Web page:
Adventures in Foreign Exchange, Booze Edition

By Reuters Staff
March 11, 2009

I’m back from England, which is clearly a country where the populace is highly aware of international exchange rates. The pound has imploded of late, which is why you see ads like this at Heathrow’s Duty Free shop ("At current exchange rates, it pays to buy before you fly"):

champagne.jpg

But some currencies have done even worse, which is why you see ads like this on the London Underground ("Take advantage of the best exchange rate in years!"):

icelandair.jpg

Incidentally, my local NYC wine merchant sells Piper Heidsieck for $33 a bottle; if you spent £35 on two bottles at Heathrow, that works out to about $24 apiece. And when it comes to my favorite Duty Free purchase, Scotch, I can tell you that after years of finding the Heathrow prices significantly higher than NYC prices, they’re now signficantly lower again. Bowmore cask strength was being sold at £31 per liter or £57 for two liters: that’s equivalent to less than $30 for a 750cl bottle here in the US. Cheers!

Reprinted from Portfolio.com

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Comments
One comment so far

Although we are accustomed to the multicurrency international monetary system, and to the unpredictable fluctuations of exchange rates, we need to pause and take a look at the absurdity of the system. There is no logical reason why the wealth of countries and monetary unions, as measured by their currencies, should fluctuate from day to day. What is needed is a Single Global Currency, managed by a Global Central Bank within a Global Monetary Union.
The success of the euro shows that monetary union is the best way to ensure monetary stability. The primary problem with the euro and currencies of other monetary unions is that they still must co-exist within the international multi-currency system itself where the value of those common currencies must still fluctuate in value against each other.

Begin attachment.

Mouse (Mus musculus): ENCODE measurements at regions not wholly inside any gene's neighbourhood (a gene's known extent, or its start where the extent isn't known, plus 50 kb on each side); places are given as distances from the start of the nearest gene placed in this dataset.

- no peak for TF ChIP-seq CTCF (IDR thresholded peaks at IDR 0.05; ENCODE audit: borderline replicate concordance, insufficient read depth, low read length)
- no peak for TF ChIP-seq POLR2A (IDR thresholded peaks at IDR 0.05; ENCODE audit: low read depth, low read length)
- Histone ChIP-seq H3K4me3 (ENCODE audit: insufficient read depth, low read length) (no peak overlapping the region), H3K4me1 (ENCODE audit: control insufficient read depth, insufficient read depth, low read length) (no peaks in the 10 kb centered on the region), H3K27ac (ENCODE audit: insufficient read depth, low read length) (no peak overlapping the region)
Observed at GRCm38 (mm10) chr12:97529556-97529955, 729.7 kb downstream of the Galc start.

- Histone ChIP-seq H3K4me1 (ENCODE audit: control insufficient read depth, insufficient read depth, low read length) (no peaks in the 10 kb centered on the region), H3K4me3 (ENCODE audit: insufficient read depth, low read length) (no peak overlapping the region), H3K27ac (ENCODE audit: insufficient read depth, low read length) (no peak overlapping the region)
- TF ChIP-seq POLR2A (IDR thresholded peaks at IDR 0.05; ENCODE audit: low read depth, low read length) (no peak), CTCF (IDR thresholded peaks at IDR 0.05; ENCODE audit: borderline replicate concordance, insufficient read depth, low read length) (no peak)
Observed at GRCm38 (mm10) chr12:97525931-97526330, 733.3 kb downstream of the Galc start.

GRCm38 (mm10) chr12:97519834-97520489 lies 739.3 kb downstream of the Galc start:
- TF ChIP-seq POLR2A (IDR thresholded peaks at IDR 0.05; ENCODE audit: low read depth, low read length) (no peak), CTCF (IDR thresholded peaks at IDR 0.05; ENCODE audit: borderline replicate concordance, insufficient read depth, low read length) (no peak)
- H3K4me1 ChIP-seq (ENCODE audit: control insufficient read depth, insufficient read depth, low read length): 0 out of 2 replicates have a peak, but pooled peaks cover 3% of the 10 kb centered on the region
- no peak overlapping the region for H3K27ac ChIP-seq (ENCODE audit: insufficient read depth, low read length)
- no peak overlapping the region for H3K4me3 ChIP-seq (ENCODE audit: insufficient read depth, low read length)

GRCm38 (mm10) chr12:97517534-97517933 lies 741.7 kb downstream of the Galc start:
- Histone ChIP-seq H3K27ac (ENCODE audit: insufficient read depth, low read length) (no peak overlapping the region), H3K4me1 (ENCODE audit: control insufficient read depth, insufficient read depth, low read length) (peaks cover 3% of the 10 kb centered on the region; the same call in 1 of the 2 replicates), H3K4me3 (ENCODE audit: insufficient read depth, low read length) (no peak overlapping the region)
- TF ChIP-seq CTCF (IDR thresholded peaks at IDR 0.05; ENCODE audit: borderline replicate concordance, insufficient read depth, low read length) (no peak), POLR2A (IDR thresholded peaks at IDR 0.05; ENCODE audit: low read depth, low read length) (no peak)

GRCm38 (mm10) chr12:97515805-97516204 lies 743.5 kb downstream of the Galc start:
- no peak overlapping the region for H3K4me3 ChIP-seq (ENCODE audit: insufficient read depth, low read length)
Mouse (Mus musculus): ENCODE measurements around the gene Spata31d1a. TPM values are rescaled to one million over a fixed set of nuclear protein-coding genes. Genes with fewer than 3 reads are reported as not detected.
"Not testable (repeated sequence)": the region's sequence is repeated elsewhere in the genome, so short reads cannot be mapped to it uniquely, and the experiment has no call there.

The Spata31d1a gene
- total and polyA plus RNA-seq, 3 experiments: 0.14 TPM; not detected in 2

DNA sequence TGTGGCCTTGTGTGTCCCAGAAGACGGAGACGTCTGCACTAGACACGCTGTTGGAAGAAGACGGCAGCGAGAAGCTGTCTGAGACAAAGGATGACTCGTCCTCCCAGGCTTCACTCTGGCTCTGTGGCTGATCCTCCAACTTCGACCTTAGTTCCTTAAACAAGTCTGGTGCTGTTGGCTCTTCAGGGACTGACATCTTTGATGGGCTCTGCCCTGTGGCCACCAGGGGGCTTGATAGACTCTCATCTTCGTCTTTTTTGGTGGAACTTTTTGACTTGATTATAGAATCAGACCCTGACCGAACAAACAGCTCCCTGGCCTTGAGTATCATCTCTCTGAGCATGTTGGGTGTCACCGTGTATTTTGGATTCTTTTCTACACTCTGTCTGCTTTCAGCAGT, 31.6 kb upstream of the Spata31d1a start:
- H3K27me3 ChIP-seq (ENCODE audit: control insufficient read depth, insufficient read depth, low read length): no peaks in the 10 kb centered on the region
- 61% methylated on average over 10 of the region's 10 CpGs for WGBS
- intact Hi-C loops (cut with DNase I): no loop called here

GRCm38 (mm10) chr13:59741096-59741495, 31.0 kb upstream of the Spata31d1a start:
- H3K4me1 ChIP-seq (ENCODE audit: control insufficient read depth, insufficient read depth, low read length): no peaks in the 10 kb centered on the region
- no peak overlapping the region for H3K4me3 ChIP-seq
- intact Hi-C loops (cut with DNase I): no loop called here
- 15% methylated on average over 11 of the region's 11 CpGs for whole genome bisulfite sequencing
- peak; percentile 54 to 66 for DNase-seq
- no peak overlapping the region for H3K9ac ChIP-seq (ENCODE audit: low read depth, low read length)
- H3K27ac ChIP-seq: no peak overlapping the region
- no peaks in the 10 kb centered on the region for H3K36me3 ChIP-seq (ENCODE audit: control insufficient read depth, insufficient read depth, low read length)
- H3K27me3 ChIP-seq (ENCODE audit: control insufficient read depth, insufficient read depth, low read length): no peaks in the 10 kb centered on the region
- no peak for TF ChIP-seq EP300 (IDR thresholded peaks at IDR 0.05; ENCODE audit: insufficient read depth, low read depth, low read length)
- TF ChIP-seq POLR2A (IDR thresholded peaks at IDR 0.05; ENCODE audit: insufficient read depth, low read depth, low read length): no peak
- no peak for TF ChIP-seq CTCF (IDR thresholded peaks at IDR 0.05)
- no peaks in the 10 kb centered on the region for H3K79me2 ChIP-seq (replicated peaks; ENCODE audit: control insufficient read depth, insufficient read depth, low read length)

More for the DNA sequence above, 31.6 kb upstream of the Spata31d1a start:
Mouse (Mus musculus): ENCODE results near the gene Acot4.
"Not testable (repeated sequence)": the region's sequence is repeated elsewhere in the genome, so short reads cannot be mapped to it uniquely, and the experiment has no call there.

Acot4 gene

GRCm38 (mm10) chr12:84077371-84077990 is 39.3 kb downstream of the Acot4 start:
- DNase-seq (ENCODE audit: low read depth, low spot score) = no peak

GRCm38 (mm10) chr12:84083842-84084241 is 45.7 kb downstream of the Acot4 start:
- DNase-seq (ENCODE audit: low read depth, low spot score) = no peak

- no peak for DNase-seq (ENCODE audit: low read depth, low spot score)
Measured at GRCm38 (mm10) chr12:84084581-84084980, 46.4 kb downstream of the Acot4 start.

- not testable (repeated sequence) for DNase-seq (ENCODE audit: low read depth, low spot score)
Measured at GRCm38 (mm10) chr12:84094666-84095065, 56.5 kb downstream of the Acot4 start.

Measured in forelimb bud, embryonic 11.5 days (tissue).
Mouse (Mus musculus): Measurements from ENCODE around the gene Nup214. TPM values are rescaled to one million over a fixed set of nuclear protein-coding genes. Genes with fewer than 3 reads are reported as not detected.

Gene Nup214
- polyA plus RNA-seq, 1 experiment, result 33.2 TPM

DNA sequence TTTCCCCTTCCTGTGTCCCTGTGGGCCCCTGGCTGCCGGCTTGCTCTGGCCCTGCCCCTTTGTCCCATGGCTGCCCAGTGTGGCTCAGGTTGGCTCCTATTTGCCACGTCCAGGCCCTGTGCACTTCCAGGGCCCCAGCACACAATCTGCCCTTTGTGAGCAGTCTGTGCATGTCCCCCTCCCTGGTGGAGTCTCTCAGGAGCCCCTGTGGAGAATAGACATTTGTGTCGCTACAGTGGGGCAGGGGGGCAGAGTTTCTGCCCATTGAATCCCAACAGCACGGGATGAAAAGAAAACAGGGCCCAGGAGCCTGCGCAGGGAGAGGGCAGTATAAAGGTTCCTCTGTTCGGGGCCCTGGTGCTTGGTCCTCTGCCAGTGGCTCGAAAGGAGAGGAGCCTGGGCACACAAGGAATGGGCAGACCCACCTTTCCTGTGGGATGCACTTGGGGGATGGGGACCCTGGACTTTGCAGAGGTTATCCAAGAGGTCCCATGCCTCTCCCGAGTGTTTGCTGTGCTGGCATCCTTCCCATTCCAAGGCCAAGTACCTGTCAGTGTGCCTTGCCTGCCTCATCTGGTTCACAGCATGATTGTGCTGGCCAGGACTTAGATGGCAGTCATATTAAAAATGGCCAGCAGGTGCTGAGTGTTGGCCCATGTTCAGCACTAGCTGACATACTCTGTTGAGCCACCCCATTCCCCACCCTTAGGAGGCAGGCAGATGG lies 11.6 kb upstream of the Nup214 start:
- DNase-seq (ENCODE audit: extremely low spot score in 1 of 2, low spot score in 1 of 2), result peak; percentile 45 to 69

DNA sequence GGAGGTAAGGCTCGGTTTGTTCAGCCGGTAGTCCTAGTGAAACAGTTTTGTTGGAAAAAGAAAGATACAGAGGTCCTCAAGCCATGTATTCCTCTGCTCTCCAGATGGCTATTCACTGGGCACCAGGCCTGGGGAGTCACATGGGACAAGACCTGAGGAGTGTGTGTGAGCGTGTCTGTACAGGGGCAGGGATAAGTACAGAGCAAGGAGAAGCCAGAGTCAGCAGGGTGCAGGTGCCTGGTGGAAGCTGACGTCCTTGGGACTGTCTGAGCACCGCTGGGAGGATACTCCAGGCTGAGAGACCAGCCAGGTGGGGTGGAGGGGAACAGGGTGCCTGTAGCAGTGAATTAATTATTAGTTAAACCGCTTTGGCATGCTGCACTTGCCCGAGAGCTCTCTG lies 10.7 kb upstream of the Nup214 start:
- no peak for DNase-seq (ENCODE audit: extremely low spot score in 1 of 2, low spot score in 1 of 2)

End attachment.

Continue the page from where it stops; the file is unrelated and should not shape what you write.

With a Single Global Currency, there are no such fluctuations, by definition. What the people of the world want is stable money.
If 16 countries can use the same currency, why not 192?
In addition to eliminating currency fluctuations, the use of a Single Global Currency would eliminate the current foreign exchange trading expense of $400 billion annually, eliminate currency risk, eliminate
current account imbalances, eliminate the need for foreign exchange reserves (now totaling more than $4 trillion); and bring other benefits worth trillions,
such as reducing the impact of global financial turmoil such as we are now experiencing.
The Single Global Currency Assn. (www.singleglobalcurrency.org) promotes the implementation of a Single Global Currency by 2024, the
80th anniversary of the 1944 conference. That’s only 15 years away.
The world is moving toward a Single Global Currency through the creation, expansion and merger of regional monetary unions. Another route is through international monetary conferences proposals and agreements,
such as were seen at Bretton Woods.
The challenge now is to reach that goal deliberately, as soon as possible, with as little cost and as few crises as possible. Yes, as you note, it will be a “massive, complicated undertaking”, but so was the creation of
the euro, and the world now knows that it can be done.
See the book, “The Single Global Currency – Common Cents for the World.”
Morrison Bonpasse
Single Global Currency Assn.
Newcastle, Maine, United States

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